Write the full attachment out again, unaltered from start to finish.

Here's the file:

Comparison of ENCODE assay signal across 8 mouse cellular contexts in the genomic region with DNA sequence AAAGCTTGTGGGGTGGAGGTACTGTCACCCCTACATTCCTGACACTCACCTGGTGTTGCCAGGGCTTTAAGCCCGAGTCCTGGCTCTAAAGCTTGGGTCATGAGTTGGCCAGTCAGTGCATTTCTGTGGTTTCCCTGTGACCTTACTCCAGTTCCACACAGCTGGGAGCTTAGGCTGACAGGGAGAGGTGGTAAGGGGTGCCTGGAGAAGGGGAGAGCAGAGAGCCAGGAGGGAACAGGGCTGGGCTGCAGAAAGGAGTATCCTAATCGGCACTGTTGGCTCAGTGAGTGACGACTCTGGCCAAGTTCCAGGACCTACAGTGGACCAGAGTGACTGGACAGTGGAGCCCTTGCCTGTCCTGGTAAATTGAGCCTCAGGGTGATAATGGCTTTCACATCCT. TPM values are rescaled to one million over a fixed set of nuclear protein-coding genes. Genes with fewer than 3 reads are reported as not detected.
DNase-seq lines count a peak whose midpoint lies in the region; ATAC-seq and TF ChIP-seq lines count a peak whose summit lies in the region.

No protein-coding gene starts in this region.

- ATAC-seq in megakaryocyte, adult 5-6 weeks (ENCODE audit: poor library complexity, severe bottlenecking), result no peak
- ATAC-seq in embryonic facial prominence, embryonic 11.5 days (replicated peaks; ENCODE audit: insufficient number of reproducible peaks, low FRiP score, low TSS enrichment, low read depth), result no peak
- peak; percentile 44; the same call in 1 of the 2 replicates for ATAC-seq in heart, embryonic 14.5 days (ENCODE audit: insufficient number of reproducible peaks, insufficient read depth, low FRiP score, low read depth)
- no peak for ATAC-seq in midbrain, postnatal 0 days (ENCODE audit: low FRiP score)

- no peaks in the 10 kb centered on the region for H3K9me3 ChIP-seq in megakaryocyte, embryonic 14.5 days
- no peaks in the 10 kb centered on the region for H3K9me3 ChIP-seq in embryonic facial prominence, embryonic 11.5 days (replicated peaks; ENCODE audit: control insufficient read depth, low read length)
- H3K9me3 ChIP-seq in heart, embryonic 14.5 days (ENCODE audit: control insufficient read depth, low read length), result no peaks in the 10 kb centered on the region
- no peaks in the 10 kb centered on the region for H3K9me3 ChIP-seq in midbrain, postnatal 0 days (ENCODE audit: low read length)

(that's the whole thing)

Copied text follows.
Comparison of ENCODE assay signal across 8 mouse cellular contexts in the genomic region with DNA sequence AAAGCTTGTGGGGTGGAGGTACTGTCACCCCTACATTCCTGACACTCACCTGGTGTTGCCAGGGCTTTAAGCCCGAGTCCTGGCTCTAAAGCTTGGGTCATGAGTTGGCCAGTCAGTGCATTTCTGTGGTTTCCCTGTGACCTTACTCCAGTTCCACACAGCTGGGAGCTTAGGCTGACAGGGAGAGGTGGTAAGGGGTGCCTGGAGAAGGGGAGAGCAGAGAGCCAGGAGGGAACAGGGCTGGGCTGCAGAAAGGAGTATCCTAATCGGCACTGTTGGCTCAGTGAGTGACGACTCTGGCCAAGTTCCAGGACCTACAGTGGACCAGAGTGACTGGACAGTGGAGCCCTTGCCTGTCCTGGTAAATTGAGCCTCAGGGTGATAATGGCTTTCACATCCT. TPM values are rescaled to one million over a fixed set of nuclear protein-coding genes. Genes with fewer than 3 reads are reported as not detected.
DNase-seq lines count a peak whose midpoint lies in the region; ATAC-seq and TF ChIP-seq lines count a peak whose summit lies in the region.

No protein-coding gene starts in this region.

- ATAC-seq in megakaryocyte, adult 5-6 weeks (ENCODE audit: poor library complexity, severe bottlenecking), result no peak
- ATAC-seq in embryonic facial prominence, embryonic 11.5 days (replicated peaks; ENCODE audit: insufficient number of reproducible peaks, low FRiP score, low TSS enrichment, low read depth), result no peak
- peak; percentile 44; the same call in 1 of the 2 replicates for ATAC-seq in heart, embryonic 14.5 days (ENCODE audit: insufficient number of reproducible peaks, insufficient read depth, low FRiP score, low read depth)
- no peak for ATAC-seq in midbrain, postnatal 0 days (ENCODE audit: low FRiP score)

- no peaks in the 10 kb centered on the region for H3K9me3 ChIP-seq in megakaryocyte, embryonic 14.5 days
- no peaks in the 10 kb centered on the region for H3K9me3 ChIP-seq in embryonic facial prominence, embryonic 11.5 days (replicated peaks; ENCODE audit: control insufficient read depth, low read length)
- H3K9me3 ChIP-seq in heart, embryonic 14.5 days (ENCODE audit: control insufficient read depth, low read length), result no peaks in the 10 kb centered on the region
- no peaks in the 10 kb centered on the region for H3K9me3 ChIP-seq in midbrain, postnatal 0 days (ENCODE audit: low read length)